People seeking a home in New York are finding it increasingly difficult to find an available home. A combination of limited available homes plus growing demand for those homes means housing prices are being driven up across the board, even as interest rates for mortgages remain at record lows. Even luxury properties are rising in value, despite their higher associated cost, as more prospective homeowners compete for the limited inventory. Continue reading “Limited Inventory Plus High Demand Equals Higher Housing Prices”
Buying real estate, whether as a home or for your business, is always a complicated affair. You need to secure financing, you need to have the premises inspected, you need to negotiate the price, and so on. However, there’s one additional factor you may need to worry about that isn’t always obvious: officially recording the fact that you’ve bought the real estate.
Whenever you purchase real estate, a part of that process is supposed to include recording the transfer of title with the local clerk’s office. This is to make sure there is a consistent record showing the transfer of ownership between one person to another. However, not everyone remembers, or knows, to have their deed recorded, which can potentially lead to a lot of issues down the line, if there’s ever a dispute over who truly owns the property.
For example, there have been cases where one person attempted to claim a house they inherited from a deceased relative, only to find that the house was sold years before and the deceased relative never changed their will to reflect that. At other times, less-than-honorable people have sold the same property to multiple buyers, creating duplicate deeds for every person they sold it to. In these cases, whether someone recorded their deed can mean the difference between whether they get to keep the property they bought (or inherited, as the case may be).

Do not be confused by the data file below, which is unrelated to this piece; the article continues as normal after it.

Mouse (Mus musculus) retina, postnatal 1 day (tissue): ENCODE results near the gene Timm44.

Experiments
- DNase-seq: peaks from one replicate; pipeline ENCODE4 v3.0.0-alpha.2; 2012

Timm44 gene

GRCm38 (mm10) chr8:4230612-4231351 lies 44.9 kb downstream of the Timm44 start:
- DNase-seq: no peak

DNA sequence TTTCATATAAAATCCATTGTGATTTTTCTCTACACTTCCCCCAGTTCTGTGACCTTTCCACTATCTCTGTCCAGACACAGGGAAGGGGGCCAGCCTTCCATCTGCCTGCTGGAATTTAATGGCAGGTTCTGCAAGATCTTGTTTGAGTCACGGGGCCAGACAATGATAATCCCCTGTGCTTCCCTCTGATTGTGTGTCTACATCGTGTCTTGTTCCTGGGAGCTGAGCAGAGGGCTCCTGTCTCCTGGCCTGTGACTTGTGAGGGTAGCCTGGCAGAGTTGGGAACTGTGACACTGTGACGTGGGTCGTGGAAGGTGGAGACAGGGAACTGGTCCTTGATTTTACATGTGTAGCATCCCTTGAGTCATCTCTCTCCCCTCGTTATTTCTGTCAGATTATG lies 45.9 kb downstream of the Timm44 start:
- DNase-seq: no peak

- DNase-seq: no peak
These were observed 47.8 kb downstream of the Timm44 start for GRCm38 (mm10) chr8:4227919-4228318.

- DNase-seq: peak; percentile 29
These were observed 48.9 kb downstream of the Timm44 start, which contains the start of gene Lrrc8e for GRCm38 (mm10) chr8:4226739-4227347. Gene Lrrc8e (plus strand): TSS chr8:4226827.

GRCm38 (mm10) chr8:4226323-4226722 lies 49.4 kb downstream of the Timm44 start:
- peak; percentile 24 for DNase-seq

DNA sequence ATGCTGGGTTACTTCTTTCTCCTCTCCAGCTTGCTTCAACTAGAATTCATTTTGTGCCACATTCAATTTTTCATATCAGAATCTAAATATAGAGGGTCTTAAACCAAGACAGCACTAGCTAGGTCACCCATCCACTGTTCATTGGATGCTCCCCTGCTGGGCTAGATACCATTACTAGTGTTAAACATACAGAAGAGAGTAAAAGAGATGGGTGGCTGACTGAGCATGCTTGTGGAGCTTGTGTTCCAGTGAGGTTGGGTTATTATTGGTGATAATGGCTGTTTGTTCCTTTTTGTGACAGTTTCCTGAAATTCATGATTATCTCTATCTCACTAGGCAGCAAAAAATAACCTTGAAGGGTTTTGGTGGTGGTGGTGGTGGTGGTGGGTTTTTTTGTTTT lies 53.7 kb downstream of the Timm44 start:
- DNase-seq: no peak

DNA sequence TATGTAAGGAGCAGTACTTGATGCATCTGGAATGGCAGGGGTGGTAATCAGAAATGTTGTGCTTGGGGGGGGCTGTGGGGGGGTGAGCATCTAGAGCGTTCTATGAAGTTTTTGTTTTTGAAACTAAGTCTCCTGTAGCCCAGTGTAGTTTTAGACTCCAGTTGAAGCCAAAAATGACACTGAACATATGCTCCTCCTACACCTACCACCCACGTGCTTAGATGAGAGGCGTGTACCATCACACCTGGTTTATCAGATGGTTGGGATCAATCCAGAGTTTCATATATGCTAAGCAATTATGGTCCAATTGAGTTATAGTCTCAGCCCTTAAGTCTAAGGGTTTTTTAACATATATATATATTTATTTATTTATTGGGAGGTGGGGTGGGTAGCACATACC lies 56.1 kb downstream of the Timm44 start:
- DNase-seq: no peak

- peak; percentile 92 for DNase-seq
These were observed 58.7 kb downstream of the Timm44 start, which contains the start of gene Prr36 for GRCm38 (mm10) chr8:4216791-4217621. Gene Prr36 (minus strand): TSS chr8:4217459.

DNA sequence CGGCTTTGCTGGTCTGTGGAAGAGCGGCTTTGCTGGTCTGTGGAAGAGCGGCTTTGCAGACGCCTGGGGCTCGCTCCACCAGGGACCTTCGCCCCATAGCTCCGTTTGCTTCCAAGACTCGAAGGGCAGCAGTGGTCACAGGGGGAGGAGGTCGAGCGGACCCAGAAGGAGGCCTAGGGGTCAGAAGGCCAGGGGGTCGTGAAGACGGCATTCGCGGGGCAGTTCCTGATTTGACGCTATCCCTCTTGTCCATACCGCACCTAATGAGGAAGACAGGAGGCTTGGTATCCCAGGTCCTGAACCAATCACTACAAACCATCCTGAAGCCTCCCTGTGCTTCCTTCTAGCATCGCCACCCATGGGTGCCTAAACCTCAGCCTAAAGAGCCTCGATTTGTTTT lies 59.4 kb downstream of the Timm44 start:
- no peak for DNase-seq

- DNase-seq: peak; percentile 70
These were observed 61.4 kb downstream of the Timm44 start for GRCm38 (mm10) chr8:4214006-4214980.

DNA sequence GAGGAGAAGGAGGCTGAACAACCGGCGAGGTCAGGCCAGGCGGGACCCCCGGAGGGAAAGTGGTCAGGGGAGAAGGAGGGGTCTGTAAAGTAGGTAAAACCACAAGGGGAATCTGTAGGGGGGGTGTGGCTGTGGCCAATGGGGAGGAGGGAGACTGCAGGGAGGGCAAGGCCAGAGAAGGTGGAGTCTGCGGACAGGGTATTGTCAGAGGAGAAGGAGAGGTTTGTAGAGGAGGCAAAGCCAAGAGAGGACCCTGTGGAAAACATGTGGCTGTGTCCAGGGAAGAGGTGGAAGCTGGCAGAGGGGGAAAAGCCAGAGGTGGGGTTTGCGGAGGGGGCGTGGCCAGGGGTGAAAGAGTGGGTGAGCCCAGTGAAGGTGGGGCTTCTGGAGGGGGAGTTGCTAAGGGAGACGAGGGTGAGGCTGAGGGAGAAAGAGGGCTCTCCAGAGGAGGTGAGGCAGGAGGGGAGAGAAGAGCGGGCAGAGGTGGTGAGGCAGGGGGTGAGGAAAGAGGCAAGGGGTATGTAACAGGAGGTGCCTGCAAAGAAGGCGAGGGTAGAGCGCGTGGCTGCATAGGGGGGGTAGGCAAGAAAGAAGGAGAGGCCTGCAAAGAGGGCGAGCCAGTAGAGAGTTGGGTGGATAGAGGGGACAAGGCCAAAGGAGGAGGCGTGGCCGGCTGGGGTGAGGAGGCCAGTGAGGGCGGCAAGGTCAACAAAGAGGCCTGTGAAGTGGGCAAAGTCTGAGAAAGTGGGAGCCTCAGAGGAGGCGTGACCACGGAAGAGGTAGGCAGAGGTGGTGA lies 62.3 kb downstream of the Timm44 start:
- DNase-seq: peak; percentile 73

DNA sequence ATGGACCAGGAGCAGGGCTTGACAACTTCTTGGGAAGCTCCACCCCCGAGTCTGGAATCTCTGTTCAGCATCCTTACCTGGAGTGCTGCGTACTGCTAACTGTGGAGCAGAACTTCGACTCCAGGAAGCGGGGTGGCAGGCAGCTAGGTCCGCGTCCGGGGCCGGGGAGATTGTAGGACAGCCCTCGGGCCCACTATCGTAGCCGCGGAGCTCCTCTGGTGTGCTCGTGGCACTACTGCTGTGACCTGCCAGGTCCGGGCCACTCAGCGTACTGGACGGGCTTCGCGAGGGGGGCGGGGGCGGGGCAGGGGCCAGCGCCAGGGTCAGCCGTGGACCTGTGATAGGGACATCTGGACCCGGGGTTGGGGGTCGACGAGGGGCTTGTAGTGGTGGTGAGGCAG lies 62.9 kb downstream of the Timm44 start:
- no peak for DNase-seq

Wingate, Kearney & Cullen, LLP represents buyers and sellers of residential and commercial properties including co-ops, condominiums, single-family homes, and multiple family dwellings. With law offices conveniently located in Brooklyn, New York, and Melville, New York, our lawyers are available to assist residents of the five boroughs of New York City and Nassau and Suffolk County on Long Island with their real estate needs. If you are looking to buy or sell real estate, call (718) 852-5900, or reach us through our contact page.
If you ever deal with any real estate deal, you might hear people talk about “clear title.” Establishing clear title is a crucial part of any real estate transaction, and failing to establish it can cause a lot of legal and financial problems down the line. But what does that mean, exactly, and why should you care? Continue reading “What is “Clear Title?””
According to PropertyShark, Tribeca was No. 1 among the 50 most expensive neighborhoods in New York City during the first quarter of 2019. The median home sale price in that area was $4.2 million. SoHo was a distant second with a median price of $2.9 million. Rounding out the Top 10 were the Garment District ($2.5 million), Hudson Square ($2.4 million), Flatiron District ($2.1 million), Theatre District-Times Square ($1.7 million), Central Midtown, Columbia Street Waterfront District and DUMBO (all at $1.5 million) and Carroll Gardens ($1.4 million). Continue reading “PropertyShark: Tribeca is the Most Expensive Neighborhood in NYC”
While engaging in the process of buying a home or a piece of property, many may overlook the importance of using an attorney. A real estate attorney plays an important role in the drafting of any documents relating to the sale and transfer of ownership of the home or property. One of the most pertinent documents that a real estate attorney will draft in this situation is the contract of sale, also known as the purchasing agreement. This document outlines the following: Continue reading “An Attorney’s Role in Real Estate Transactions”
The warmer weather and the nearly steady mortgage rates are bringing prospective homebuyers out into the market. Based on week-to-week performance, mortgage rates have seen little to no change.
Continue reading “Mortgage Rates Stay Virtually Unchanged during Spring Homebuying Season”